COVID vaccination clinic May 21-22; Cascade County leads state in active cases
The Cascade County City-County Health Department is partnering with Alluvion Health to host a walk-in COVID vaccination clinic May 21-22 for people 12 and older.
The clinic will offer the Pfizer and Johnson and Johnson vaccines.
Pfizer will be offered to everyone 12 and older.
Johnson and Johnson will be offered to anyone 18 and older.
The clinic is May 21 from 2-7 p.m. and May 22 10 a.m. to 2 p.m. at Exhibition Hall at the Montana Expo Park.
Those getting the Pfizer vaccine must be available for their second dose June 11 or June 12, according to CCHD.
Those unable to attend the walk-in clinic may schedule vaccine appointments at mtreadyclinic.org or call 406-791-9250, or go to vaccines.gov to view availability with other healthcare providers in the county.
The first 1,000 people to get their vaccine at the clinics will get one carnival wristband for The Mighty Thomas Carnival during the Montana State Fair set for July 30 through Aug. 7.
The wristband can be used any day of fair, according to an email from Montana Expo Park.
As of May 17, there were 51,905 doses given in Cascade County and 25,140 people considered fully vaccinated, according to the state map. That’s 36 percent of the eligible population in Cascade County considered fully vaccinated, according to County Health Officer Trisha Gardner.
Over the last week, the county added 124 cases, according to CCHD on May 19 and on May 20 there were 223 active cases in the county, the highest number of active cases in the state.
According to the state’s data, as of May 20, Cascade County had a cumulative total of 9,213 cases and 169 deaths.
The case rate for the week ending May 19 was 22 per 100,000 down from last week’s 28 per 100,000.
The positivity rate for the week ending May 19 was 7.7 percent, up slightly over last week’s 7 percent, according to CCHD.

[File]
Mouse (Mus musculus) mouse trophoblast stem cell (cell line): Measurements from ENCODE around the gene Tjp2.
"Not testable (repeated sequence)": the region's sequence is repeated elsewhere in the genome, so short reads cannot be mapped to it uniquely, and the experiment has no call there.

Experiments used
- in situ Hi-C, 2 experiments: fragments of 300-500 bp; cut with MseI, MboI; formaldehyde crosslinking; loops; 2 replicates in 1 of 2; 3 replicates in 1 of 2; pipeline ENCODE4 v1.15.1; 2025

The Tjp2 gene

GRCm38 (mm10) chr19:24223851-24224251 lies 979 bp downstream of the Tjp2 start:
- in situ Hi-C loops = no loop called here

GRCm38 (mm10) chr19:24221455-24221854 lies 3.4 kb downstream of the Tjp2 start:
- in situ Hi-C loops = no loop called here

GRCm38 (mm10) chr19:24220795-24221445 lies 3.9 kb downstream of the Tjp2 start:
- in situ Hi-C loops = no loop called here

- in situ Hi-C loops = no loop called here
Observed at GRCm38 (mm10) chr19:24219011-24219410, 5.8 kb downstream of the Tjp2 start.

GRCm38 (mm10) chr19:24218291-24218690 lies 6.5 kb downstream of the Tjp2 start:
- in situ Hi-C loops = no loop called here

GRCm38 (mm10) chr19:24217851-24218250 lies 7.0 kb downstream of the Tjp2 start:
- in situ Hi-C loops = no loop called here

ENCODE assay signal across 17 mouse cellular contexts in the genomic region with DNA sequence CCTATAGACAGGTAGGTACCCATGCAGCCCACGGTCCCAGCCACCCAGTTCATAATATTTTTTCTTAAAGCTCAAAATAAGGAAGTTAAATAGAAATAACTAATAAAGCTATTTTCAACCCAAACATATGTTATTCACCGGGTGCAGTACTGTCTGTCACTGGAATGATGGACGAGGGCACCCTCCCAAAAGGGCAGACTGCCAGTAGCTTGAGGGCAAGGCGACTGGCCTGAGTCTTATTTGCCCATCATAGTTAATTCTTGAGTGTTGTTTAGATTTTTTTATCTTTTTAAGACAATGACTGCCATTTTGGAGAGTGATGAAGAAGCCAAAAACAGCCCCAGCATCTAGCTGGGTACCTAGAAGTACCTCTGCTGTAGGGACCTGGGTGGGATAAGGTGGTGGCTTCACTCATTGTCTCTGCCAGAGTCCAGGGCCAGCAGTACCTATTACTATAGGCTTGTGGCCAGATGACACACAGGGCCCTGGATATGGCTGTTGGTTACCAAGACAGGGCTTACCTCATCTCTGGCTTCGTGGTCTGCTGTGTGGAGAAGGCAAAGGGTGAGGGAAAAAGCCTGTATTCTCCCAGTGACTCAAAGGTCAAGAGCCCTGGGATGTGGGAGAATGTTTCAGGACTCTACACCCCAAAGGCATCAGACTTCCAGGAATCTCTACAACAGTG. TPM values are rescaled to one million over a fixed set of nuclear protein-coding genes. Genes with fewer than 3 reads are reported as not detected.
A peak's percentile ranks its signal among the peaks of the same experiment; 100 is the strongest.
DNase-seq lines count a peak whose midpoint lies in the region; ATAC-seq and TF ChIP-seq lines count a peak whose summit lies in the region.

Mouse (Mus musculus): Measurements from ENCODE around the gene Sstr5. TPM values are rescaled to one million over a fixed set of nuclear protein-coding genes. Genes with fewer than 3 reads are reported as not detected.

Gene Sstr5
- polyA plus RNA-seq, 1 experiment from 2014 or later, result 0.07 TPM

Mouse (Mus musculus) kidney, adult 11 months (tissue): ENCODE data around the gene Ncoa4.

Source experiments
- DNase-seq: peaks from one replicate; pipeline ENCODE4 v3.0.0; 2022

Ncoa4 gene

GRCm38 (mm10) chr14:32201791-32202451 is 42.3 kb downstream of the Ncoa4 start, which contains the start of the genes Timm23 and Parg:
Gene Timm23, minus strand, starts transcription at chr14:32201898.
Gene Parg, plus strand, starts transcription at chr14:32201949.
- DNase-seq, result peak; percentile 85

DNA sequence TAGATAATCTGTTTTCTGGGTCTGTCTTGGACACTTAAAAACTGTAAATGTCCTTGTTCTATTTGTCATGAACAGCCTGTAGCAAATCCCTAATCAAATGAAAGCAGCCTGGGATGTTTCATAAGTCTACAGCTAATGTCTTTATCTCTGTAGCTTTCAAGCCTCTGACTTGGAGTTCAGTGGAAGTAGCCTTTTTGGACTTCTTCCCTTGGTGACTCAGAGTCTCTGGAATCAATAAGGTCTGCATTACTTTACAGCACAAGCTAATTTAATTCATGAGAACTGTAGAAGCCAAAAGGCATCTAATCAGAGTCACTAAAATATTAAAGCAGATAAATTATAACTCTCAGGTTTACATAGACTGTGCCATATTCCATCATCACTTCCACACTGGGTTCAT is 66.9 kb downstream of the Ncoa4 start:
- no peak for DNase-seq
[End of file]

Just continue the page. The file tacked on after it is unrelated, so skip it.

As of May 19, there were 19 active cases associated with Great Falls Public Schools.
So far, there have been 18 breakthrough cases and 13 total variant cases. That’s one new variant and two new breakthrough cases since last week.
A breakthrough case is when someone who has been fully vaccinated, meaning they got either both Pfizer or Moderna shots or the single Johnson and Johnson shots, and 14 days have elapsed since their last shot.
One of the breakthrough cases was a variant and it was the U.K. variant, according to CCHD. The majority of the breakthrough cases have been people over 60 with underlying health conditions, Gardner said during the May 18 City Commission meeting.
All breakthrough cases and COVID hospitalizations get tested for variant, Gardner said, and there’s some randoming testing as well to look for variants.
During the meeting, she said that the case rate has come down from the prior week, but “it’s still higher than we want it to be.”
She told commissioners that the hospitals were filling up, though state data shows that the majority of patients are non-COVID patients.
As of May 17, according to state data, there were 12 COVID patients at Benefis and 201 non-COVID, leaving 27 beds available. There are two COVID patients and 17 non-COVID patients in Benefis’ ICU, leaving two beds available, according to state data.
At Great Falls Clinic, there are 12 non-COVID and two COVID patients, leaving 22 beds available.
During the May 18 meeting, City Commissioners thanked Gardner for her efforts during the pandemic and she received a standing ovation from everyone in the room.